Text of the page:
"I heard about it when Dr. Andersen called me," Islinger said in an interview. "The bottom line is the signature was forged and the numbers were higher than what I remembered." Islinger, now in private practice in New Jersey, says he treated many of the patients involved while at Walter Reed.
The Army found that the 138 soldiers cited in the study differed from the number of cases contained in its wartime casualty database. The study also suggested the Infuse product had a much higher level of effectiveness than the co-authors' actual experience.
Islinger says the Medtronic product, Infuse, "is a very good product. But the results that were published? I don't see it as being that good."
Dr. J. Edwin Atwood, who led the Army's investigation, concluded in a report that the case "is the ultimate tragedy and catastrophe in academic medicine ... truly an academic institution's greatest nightmare."
Kuklo was not disciplined by the Army when the investigation ended, but a Walter Reed spokesman said last week that "additional matters have surfaced" that "warranted additional inquiry." He declined to comment further.
Kuklo has not commented publicly on the controversy and could not be reached for comment for this article.
The Medtronic connection
Following his discovery, Andersen discussed the article informally with Kuklo, Army records indicate, and asked if Kuklo's consulting for Medtronic posed a conflict of interest. Kuklo reportedly responded that during the course of the study, from March 2003 to March 2005, he was not a consultant for the company, and said he accepted only research and institutional support from the company while at Walter Reed.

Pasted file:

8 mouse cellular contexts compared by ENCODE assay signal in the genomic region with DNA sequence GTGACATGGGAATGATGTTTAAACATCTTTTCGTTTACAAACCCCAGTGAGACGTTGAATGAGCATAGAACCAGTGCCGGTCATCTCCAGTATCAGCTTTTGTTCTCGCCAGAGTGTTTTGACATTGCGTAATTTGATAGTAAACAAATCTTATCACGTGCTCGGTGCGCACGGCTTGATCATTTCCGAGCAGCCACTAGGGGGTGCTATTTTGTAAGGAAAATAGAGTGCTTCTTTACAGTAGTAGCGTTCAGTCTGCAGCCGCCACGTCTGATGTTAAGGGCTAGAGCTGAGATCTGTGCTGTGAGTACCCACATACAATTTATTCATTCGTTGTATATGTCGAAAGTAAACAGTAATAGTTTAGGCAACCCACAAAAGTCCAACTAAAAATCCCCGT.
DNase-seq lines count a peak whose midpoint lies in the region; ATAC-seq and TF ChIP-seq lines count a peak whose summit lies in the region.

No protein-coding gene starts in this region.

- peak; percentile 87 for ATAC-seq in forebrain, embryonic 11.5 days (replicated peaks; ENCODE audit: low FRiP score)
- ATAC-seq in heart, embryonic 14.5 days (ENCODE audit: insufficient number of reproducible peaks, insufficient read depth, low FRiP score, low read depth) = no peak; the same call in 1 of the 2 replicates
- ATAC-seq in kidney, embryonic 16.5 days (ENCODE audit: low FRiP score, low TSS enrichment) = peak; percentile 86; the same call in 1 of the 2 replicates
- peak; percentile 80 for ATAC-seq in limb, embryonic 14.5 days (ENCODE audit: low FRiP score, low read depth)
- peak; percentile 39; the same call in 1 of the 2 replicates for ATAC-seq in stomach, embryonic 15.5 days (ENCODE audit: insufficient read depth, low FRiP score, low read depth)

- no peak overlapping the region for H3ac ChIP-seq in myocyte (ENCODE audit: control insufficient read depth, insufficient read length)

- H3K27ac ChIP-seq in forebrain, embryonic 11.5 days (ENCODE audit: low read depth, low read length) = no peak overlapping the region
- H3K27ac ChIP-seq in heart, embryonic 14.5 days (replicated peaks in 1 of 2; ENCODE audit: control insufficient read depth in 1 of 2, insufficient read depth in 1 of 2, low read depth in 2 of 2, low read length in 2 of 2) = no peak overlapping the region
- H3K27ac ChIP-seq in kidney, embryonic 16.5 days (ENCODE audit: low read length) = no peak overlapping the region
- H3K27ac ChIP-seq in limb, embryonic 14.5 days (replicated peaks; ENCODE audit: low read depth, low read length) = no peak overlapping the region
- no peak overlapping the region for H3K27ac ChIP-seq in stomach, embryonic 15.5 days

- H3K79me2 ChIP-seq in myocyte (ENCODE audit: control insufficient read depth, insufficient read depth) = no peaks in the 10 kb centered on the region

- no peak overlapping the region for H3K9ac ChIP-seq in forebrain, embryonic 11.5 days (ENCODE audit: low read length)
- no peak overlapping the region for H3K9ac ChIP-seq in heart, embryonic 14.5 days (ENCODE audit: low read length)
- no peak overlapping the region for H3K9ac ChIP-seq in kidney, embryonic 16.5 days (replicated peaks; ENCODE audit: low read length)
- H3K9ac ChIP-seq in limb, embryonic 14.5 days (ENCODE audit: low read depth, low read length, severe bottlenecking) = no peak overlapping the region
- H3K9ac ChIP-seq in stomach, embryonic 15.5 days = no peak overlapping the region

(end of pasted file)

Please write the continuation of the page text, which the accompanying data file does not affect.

Andersen said in a sworn statement that it was well-known at Walter Reed that Kuklo was "closely tied with Medtronic."
Physicians on active duty are permitted to engage in "off-duty employment," but only after approval from their commander. The Walter Reed spokesman said in an e-mail that "a search of our records has not revealed any request by Dr. Kuklo for off-duty employment with Medtronic."
No financial disclosures were provided for the journal article. The Army concluded it was likely written after Kuklo retired from Walter Reed.
Medtronic has not commented in detail on the Kuklo investigation, except to say that it didn't enter a general consulting agreement with him until 2006, after the period of the study.
"The study in question was a Walter Reed Medical Center study, so their Institutional Review Board [an internal ethics body] was the approval and oversight authority,'' Medtronic said in an e-mail.
Medtronic did say it paid Kuklo $788,279 between 2001 and 2009 for travel expenses, consulting and honoraria for participation at company-sponsored events. In addition, Kuklo was paid $63,623 in indirect payments to third parties, such as hotels and airlines.
The med-tech industry argues that payments to doctors are legitimate compensation for advice on new products, training for doctors and conducting research on a company's behalf.
But some question whether the thousands of dollars spent on these relationships pose a conflict of interest and sway doctors' choice of products.
"The interest of a drug or device company is earning money for shareholders,'' said Steven Miles, a professor at the University of Minnesota's Center for Bioethics. "The interest of doctors is helping patients. If a doctor is a consultant and he's working for a drug or device company, he's working for the shareholders."
As the controversy unfolded, Kuklo went on voluntary leave from his position at Washington University, which would not confirm last week whether it was conducting its own investigation.
He is currently on "inactive status" as a Medtronic consultant.
Janet Moore • 612-673-7752